An immigration reform proposal expected to be unveiled by President Barack Obama today could protect hundreds of undocumented immigrants living in Hawaii from deportation.

While that’s just a sliver of the nearly 4 million people Obama’s plan is expected to benefit, local advocates are excited to see the president take action on a long unfilled promise.

There are more than 11 million undocumented immigrants in the U.S., with an estimated 35,000 living in Hawaii.

Obama

President Obama’s immigration plan could help hundreds of unauthorized immigrants in Hawaii.

Official White House Photo by Pete Souza


“This is really a Band-Aid, but it’s a Band-Aid to stop a very open wound,” said Clare Hanusz, who heads the Hawaii chapter of the American Immigration Lawyers Association. “Really at the heart of it is the deportation of parents who have children who are citizens of the United States.”

Hanusz said she gets dozens of calls from undocumented immigrants seeking counsel for exactly this scenario. Maybe they’ve lived on the islands for many years, working and paying taxes, but then a speeding ticket or some other violation can lead to a deportation proceeding that can split apart a family.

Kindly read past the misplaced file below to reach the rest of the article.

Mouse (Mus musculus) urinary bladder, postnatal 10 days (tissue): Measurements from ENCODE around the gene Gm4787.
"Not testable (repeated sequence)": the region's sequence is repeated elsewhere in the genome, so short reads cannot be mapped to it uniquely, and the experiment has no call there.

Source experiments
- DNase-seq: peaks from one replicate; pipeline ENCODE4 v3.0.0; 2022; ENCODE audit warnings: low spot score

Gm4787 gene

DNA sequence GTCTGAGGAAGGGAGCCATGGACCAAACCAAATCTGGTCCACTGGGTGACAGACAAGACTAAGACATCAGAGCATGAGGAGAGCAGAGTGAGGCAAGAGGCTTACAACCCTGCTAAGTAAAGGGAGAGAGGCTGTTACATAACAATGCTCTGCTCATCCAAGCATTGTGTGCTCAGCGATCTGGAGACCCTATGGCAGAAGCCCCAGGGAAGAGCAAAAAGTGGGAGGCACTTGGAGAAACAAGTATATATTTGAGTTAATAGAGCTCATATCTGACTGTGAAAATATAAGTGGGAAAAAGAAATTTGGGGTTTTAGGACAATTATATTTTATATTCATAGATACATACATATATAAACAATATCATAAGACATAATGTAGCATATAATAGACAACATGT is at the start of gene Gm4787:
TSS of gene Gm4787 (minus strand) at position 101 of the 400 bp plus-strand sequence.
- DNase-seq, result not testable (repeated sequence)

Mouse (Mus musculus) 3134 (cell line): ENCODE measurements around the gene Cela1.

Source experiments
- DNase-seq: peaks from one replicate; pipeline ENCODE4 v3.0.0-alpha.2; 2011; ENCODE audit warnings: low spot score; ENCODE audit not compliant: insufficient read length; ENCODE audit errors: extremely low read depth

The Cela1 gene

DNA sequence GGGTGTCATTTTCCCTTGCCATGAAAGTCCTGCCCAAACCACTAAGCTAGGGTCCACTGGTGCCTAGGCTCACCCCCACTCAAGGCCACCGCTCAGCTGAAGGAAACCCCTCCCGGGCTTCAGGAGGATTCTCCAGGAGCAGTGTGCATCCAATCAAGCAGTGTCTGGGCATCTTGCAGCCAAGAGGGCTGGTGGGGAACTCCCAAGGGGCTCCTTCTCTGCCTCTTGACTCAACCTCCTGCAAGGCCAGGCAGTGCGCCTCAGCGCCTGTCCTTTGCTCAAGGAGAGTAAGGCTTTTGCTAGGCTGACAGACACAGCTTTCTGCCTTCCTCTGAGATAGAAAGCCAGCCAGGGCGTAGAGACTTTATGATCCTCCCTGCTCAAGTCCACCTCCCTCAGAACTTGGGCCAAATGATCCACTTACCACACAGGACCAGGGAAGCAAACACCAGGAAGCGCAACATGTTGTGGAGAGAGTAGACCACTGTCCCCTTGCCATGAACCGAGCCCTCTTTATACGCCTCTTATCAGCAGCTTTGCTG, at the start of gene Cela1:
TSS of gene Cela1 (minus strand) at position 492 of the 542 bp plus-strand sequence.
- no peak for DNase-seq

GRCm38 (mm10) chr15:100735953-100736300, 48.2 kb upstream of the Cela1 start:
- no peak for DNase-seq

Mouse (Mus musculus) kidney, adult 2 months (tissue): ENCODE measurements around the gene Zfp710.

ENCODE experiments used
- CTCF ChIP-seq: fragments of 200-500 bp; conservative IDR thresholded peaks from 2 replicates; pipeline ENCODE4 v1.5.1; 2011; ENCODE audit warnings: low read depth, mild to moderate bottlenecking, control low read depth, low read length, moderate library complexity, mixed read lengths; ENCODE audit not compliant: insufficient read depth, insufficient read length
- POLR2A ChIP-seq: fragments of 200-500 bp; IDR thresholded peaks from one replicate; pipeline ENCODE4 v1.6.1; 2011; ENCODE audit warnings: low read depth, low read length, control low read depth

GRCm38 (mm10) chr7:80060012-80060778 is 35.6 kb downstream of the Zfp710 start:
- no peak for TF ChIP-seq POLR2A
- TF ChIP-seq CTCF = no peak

“It’s a very, very painful process,” Hanusz said. “Even to have temporary relief for some of these folks will be a really good thing, and that’s why we’re excited.”

Obama’s plan is expected to build off the Deferred Action for Childhood Arrivals program, commonly referred to as DACA, which can provide qualifying unauthorized immigrants deferred deportation action for two years as well as a work permit.

But his proposal will be a far cry from the comprehensive immigration reform that immigration attorneys and activists have been calling for during his presidency.

His plan will likely not do anything to address family reunification, which has kept many families in Hawaii apart for decades. This is particularly poignant for certain Filipinos, who can experience some of the longest visa wait times of any immigrant group looking for legal status.

Hanusz is also skeptical about any reforms coming through an executive action, as they can be nullified by Congress or the election of a new president.

“It’s not all we’ve been pushing for,” she said, “but it’s much, much better than nothing.”

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